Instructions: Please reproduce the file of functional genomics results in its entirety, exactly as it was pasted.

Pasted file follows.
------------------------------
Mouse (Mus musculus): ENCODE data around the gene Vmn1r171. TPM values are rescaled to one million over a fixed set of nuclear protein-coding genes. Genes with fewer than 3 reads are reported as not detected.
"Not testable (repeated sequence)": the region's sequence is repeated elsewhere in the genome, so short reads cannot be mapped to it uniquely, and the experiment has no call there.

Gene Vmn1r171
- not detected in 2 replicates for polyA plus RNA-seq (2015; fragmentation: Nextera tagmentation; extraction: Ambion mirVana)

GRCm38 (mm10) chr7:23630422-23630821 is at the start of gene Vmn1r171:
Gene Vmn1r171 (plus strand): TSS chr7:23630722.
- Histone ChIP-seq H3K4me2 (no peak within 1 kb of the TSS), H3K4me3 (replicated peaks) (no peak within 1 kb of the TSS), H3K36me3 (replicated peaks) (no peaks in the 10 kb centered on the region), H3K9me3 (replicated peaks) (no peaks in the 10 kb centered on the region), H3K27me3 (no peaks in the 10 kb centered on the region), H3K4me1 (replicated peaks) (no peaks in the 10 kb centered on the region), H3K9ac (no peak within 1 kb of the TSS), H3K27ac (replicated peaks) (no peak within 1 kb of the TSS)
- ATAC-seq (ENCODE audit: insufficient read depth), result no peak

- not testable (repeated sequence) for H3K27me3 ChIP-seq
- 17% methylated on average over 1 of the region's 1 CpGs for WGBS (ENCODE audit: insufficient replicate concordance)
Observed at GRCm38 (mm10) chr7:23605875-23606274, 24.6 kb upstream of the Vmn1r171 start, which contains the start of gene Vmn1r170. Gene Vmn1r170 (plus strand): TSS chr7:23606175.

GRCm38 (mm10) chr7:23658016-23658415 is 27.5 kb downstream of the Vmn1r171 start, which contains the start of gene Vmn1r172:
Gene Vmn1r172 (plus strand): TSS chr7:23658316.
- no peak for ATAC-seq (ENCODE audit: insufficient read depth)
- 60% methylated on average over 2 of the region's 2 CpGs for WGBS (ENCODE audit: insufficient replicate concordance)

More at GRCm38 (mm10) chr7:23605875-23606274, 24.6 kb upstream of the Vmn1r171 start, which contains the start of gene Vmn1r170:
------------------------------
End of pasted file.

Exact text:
Mouse (Mus musculus): ENCODE data around the gene Vmn1r171. TPM values are rescaled to one million over a fixed set of nuclear protein-coding genes. Genes with fewer than 3 reads are reported as not detected.
"Not testable (repeated sequence)": the region's sequence is repeated elsewhere in the genome, so short reads cannot be mapped to it uniquely, and the experiment has no call there.

Gene Vmn1r171
- not detected in 2 replicates for polyA plus RNA-seq (2015; fragmentation: Nextera tagmentation; extraction: Ambion mirVana)

GRCm38 (mm10) chr7:23630422-23630821 is at the start of gene Vmn1r171:
Gene Vmn1r171 (plus strand): TSS chr7:23630722.
- Histone ChIP-seq H3K4me2 (no peak within 1 kb of the TSS), H3K4me3 (replicated peaks) (no peak within 1 kb of the TSS), H3K36me3 (replicated peaks) (no peaks in the 10 kb centered on the region), H3K9me3 (replicated peaks) (no peaks in the 10 kb centered on the region), H3K27me3 (no peaks in the 10 kb centered on the region), H3K4me1 (replicated peaks) (no peaks in the 10 kb centered on the region), H3K9ac (no peak within 1 kb of the TSS), H3K27ac (replicated peaks) (no peak within 1 kb of the TSS)
- ATAC-seq (ENCODE audit: insufficient read depth), result no peak

- not testable (repeated sequence) for H3K27me3 ChIP-seq
- 17% methylated on average over 1 of the region's 1 CpGs for WGBS (ENCODE audit: insufficient replicate concordance)
Observed at GRCm38 (mm10) chr7:23605875-23606274, 24.6 kb upstream of the Vmn1r171 start, which contains the start of gene Vmn1r170. Gene Vmn1r170 (plus strand): TSS chr7:23606175.

GRCm38 (mm10) chr7:23658016-23658415 is 27.5 kb downstream of the Vmn1r171 start, which contains the start of gene Vmn1r172:
Gene Vmn1r172 (plus strand): TSS chr7:23658316.
- no peak for ATAC-seq (ENCODE audit: insufficient read depth)
- 60% methylated on average over 2 of the region's 2 CpGs for WGBS (ENCODE audit: insufficient replicate concordance)

More at GRCm38 (mm10) chr7:23605875-23606274, 24.6 kb upstream of the Vmn1r171 start, which contains the start of gene Vmn1r170: